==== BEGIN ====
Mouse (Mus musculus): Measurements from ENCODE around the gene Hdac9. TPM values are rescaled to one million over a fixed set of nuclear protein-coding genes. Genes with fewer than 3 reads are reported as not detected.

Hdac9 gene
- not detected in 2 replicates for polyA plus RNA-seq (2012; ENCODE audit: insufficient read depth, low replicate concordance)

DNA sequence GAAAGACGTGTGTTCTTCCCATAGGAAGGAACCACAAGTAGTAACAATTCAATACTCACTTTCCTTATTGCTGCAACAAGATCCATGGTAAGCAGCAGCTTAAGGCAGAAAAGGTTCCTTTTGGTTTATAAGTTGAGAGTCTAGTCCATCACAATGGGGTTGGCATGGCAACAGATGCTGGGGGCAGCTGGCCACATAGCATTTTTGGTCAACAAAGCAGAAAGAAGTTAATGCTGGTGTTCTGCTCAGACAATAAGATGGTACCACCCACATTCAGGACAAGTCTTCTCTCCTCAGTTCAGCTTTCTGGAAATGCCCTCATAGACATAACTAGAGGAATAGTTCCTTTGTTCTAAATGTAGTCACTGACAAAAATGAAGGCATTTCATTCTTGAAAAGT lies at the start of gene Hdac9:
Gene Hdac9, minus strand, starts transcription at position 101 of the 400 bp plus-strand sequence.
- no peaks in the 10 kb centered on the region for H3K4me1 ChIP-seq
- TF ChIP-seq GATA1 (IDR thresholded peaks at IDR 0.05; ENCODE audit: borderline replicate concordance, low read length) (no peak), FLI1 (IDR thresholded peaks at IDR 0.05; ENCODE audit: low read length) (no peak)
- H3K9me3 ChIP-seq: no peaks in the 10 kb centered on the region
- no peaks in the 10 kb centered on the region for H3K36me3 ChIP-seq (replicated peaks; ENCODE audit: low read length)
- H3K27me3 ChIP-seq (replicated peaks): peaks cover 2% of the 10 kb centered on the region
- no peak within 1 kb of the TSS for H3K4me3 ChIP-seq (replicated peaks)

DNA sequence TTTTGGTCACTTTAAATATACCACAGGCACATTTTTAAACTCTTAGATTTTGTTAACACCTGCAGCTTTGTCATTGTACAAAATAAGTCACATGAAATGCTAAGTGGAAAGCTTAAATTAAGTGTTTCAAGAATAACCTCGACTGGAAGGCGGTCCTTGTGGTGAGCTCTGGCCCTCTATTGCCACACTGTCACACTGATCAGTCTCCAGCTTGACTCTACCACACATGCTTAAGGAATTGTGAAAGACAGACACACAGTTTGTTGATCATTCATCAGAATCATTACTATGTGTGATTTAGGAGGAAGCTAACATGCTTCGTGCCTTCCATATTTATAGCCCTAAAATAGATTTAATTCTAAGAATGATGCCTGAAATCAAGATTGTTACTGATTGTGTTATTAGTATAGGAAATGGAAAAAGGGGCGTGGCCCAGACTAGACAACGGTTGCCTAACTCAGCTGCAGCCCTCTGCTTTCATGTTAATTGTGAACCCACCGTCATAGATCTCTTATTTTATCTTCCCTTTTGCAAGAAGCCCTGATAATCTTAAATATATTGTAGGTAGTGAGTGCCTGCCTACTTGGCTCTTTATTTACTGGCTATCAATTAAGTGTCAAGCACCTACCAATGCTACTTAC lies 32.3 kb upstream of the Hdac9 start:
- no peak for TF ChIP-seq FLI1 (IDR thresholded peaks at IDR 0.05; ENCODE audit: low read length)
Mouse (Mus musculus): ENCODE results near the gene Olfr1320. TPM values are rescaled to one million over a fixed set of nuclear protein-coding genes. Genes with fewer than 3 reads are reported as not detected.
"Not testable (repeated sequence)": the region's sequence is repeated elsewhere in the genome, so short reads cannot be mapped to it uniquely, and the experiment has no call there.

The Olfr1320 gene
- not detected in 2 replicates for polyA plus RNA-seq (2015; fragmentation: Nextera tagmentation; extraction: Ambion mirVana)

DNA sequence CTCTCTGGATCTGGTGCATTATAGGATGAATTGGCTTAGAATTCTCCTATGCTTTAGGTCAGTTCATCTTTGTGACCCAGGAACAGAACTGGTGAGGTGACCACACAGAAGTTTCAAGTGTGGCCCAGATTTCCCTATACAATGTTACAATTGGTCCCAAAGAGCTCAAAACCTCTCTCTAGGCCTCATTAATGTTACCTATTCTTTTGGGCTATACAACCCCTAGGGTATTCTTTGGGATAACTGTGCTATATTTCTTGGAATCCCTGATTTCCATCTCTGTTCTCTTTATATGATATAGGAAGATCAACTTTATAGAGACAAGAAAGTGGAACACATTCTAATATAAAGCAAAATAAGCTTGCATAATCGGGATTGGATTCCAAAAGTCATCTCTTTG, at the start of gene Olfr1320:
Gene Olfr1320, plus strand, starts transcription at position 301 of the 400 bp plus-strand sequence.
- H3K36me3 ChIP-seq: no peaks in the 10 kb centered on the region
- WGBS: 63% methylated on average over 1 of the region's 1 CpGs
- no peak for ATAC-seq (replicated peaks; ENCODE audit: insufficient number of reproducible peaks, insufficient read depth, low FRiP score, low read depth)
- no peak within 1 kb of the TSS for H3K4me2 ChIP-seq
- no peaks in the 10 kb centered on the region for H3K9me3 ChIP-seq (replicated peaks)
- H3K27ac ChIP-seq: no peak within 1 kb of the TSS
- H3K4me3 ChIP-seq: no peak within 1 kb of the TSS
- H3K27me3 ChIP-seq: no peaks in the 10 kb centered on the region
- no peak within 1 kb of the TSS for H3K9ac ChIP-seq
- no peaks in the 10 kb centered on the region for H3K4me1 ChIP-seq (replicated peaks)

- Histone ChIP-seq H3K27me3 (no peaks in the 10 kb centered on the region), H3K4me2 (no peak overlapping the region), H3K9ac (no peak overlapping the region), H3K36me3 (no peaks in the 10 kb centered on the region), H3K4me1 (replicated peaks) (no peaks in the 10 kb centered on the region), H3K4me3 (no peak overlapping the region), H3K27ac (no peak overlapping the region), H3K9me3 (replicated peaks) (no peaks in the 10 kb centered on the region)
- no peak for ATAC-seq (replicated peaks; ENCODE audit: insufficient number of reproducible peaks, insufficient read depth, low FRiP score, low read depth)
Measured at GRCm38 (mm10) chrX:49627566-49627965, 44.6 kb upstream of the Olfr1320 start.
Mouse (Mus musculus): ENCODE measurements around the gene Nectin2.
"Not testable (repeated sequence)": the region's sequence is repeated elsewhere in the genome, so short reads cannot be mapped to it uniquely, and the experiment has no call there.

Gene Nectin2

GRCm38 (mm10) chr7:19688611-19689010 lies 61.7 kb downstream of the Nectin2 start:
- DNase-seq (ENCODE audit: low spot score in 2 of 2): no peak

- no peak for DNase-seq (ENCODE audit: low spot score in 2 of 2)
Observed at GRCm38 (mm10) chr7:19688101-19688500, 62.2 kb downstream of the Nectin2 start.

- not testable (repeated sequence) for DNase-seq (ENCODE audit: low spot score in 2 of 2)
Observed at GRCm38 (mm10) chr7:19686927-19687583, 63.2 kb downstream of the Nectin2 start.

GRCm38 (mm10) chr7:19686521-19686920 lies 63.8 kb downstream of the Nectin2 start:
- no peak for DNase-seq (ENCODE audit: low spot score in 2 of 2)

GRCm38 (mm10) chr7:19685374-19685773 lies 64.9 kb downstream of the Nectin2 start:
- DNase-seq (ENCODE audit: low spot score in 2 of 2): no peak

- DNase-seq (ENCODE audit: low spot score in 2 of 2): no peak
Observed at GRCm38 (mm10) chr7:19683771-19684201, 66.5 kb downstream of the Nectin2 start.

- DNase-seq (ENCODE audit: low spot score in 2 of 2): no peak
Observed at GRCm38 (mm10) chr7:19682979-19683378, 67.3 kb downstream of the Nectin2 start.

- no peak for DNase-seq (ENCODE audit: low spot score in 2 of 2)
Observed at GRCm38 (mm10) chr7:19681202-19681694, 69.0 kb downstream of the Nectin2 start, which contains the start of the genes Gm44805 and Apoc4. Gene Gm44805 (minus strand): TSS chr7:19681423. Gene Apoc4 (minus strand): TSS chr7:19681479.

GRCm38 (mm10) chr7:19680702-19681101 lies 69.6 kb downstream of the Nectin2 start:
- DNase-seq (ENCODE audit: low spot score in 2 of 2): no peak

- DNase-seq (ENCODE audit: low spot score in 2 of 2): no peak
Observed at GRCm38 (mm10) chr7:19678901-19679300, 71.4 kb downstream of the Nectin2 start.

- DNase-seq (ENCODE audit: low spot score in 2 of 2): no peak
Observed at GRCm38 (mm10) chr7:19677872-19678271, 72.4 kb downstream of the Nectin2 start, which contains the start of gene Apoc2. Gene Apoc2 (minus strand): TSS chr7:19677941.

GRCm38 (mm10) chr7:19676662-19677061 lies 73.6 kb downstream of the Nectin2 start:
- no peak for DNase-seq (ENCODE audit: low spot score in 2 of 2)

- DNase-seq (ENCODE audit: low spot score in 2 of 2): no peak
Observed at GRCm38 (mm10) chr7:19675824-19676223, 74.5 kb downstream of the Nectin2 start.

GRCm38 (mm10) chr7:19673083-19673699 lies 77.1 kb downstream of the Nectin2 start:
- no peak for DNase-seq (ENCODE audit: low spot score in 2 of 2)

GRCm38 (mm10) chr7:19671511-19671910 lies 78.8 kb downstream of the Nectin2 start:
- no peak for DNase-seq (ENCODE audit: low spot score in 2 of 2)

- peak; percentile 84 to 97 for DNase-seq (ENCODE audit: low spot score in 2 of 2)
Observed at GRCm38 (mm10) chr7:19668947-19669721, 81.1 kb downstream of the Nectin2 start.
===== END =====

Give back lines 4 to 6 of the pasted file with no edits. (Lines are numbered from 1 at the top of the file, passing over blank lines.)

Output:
DNA sequence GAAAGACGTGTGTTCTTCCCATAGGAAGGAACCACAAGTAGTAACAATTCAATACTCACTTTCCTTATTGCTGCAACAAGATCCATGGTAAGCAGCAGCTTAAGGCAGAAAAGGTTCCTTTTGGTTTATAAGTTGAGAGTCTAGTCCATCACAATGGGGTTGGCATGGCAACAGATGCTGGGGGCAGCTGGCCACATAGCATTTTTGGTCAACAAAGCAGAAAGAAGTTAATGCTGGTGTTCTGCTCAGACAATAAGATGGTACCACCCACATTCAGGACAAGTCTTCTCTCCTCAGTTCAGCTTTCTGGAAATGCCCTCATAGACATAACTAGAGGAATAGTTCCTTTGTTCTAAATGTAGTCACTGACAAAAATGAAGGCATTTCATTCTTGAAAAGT lies at the start of gene Hdac9:
Gene Hdac9, minus strand, starts transcription at position 101 of the 400 bp plus-strand sequence.
- no peaks in the 10 kb centered on the region for H3K4me1 ChIP-seq